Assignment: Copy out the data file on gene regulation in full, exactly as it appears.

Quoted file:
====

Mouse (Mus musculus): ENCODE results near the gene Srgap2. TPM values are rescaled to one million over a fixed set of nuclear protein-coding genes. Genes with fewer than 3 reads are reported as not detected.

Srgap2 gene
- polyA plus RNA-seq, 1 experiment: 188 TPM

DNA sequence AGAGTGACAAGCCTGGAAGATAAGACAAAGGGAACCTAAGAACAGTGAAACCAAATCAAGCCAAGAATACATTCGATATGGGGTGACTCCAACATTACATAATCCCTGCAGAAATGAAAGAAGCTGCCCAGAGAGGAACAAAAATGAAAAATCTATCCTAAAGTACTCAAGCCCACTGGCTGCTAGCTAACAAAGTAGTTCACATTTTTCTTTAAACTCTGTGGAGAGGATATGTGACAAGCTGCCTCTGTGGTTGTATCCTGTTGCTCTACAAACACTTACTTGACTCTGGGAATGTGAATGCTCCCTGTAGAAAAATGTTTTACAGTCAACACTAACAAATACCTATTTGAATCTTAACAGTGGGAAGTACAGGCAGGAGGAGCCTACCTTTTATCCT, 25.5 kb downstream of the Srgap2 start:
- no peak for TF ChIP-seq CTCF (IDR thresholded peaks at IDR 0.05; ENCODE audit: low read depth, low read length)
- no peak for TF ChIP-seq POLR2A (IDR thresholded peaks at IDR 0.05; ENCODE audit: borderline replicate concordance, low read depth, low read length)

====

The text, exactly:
Mouse (Mus musculus): ENCODE results near the gene Srgap2. TPM values are rescaled to one million over a fixed set of nuclear protein-coding genes. Genes with fewer than 3 reads are reported as not detected.

Srgap2 gene
- polyA plus RNA-seq, 1 experiment: 188 TPM

DNA sequence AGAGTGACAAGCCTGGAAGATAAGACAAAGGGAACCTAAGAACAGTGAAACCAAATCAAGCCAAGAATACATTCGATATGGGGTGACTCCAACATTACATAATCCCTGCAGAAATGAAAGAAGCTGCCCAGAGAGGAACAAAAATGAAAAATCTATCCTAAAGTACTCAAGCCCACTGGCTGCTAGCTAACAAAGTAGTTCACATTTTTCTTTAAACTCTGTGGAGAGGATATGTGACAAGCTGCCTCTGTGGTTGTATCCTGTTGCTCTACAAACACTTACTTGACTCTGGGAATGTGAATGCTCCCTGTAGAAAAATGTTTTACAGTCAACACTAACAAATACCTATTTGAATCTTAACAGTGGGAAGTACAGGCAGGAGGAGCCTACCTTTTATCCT, 25.5 kb downstream of the Srgap2 start:
- no peak for TF ChIP-seq CTCF (IDR thresholded peaks at IDR 0.05; ENCODE audit: low read depth, low read length)
- no peak for TF ChIP-seq POLR2A (IDR thresholded peaks at IDR 0.05; ENCODE audit: borderline replicate concordance, low read depth, low read length)